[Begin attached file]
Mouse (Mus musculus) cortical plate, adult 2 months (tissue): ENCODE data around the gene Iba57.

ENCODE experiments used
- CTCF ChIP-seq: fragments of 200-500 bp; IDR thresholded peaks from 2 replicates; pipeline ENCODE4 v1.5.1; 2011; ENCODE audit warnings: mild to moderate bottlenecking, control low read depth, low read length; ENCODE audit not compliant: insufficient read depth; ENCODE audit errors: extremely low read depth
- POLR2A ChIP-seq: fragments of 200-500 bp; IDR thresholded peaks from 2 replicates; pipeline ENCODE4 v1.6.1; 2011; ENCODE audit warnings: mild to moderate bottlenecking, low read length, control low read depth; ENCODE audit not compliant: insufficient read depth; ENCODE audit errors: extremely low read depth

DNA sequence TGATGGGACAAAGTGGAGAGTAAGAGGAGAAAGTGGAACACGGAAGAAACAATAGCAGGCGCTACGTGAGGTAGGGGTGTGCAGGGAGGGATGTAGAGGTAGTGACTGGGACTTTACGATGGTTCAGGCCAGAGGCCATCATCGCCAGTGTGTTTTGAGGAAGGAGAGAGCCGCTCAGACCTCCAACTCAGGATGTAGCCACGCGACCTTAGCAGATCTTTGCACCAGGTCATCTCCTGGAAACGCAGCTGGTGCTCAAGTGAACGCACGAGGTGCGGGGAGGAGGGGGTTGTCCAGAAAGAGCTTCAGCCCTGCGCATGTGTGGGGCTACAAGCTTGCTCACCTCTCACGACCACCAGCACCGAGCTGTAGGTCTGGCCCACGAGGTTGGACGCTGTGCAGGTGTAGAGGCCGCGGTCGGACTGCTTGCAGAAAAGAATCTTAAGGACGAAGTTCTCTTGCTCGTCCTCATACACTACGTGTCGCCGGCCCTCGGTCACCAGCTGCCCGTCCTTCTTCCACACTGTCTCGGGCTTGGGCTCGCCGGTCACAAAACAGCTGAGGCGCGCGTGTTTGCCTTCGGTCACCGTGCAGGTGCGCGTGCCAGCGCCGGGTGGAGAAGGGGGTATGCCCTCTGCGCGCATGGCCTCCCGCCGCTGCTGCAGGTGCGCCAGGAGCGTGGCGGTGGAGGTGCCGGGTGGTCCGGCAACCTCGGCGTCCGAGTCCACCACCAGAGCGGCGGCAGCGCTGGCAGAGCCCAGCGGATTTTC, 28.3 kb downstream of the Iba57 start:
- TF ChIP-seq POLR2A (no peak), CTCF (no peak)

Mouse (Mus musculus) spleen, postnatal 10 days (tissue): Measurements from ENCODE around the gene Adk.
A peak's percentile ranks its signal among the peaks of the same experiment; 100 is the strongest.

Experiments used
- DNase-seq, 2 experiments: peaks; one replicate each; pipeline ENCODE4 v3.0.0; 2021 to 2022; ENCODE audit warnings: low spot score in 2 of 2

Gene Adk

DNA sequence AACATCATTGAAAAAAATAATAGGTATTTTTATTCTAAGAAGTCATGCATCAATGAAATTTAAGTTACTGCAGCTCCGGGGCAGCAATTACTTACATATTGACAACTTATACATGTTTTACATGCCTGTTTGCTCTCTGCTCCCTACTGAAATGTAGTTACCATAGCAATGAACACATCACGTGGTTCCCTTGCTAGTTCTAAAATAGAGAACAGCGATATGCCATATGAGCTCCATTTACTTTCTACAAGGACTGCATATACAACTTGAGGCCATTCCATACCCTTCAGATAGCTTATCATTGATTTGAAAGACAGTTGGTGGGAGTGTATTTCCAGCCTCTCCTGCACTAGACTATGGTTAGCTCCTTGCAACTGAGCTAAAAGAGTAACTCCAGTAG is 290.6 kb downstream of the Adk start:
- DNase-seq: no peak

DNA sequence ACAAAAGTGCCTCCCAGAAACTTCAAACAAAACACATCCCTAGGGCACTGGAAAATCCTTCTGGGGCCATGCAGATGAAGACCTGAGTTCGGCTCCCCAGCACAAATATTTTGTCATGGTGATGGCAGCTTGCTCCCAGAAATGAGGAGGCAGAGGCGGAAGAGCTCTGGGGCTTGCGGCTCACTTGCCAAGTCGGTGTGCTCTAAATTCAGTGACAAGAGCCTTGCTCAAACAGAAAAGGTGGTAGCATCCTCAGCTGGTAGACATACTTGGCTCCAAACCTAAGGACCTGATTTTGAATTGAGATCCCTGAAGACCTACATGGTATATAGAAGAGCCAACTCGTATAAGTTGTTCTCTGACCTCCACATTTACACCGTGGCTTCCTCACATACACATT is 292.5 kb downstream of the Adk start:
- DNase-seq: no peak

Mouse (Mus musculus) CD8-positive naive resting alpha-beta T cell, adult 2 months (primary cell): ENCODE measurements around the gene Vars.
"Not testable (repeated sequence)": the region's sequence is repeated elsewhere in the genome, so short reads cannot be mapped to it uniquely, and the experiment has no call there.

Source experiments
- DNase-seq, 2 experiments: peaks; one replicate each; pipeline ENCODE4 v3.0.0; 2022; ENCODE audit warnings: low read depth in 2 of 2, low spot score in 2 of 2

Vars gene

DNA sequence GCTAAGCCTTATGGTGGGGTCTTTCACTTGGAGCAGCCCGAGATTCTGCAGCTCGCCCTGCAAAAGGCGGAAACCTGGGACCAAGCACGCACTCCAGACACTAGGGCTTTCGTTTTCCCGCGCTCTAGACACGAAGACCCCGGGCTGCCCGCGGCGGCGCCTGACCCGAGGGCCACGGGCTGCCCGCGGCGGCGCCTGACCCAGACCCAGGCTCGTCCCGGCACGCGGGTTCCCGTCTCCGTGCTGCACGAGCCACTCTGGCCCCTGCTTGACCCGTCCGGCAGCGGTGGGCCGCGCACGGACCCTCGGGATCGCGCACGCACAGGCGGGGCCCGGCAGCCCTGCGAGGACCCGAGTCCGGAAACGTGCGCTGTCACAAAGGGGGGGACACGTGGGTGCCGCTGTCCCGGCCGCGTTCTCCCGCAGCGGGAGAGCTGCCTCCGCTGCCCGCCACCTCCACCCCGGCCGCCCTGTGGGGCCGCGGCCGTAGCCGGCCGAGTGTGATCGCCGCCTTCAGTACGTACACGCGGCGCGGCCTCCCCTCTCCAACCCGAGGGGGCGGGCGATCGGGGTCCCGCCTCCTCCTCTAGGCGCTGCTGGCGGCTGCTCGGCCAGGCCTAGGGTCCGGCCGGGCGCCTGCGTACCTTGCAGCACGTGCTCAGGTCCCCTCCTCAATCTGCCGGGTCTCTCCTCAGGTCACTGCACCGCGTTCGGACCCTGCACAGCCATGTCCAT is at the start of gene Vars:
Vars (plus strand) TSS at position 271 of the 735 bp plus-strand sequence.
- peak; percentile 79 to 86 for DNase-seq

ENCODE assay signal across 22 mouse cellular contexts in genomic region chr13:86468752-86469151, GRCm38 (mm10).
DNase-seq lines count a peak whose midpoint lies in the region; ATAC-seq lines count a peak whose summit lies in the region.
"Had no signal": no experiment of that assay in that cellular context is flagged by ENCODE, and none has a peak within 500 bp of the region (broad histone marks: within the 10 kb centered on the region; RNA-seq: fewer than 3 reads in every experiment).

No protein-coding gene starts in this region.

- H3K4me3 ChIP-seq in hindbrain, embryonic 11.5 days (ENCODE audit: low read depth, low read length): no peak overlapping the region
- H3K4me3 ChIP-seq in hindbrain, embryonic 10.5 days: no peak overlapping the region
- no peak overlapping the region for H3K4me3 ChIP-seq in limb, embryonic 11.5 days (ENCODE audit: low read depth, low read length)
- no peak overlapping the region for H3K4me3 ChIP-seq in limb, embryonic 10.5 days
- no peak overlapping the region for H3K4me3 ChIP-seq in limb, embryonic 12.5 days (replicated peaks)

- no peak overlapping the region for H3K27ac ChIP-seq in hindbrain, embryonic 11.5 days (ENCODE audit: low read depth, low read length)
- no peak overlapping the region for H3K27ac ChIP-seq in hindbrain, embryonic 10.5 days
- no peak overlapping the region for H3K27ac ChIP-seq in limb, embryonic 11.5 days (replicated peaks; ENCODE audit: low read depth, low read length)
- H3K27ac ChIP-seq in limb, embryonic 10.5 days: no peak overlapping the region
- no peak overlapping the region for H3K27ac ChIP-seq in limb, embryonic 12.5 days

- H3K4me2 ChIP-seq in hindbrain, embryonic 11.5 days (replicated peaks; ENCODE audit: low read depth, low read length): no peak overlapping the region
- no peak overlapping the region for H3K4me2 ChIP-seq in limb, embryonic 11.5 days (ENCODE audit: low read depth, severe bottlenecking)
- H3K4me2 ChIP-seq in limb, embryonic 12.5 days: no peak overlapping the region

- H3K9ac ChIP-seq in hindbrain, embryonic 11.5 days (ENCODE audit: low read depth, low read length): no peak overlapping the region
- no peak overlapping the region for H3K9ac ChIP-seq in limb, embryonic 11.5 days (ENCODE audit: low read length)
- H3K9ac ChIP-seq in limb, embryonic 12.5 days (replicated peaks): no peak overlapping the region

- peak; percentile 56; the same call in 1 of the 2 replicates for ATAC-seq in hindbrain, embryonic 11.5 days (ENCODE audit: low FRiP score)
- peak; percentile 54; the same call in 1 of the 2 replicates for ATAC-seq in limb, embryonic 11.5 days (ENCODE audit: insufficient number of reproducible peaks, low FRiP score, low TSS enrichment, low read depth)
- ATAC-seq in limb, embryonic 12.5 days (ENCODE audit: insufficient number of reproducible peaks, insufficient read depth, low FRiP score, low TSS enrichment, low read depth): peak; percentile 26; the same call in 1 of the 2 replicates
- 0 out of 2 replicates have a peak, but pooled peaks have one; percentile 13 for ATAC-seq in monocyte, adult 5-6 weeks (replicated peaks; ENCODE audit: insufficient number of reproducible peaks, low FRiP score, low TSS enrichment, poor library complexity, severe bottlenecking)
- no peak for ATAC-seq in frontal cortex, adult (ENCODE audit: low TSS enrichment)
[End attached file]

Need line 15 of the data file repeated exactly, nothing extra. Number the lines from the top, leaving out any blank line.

- DNase-seq: no peak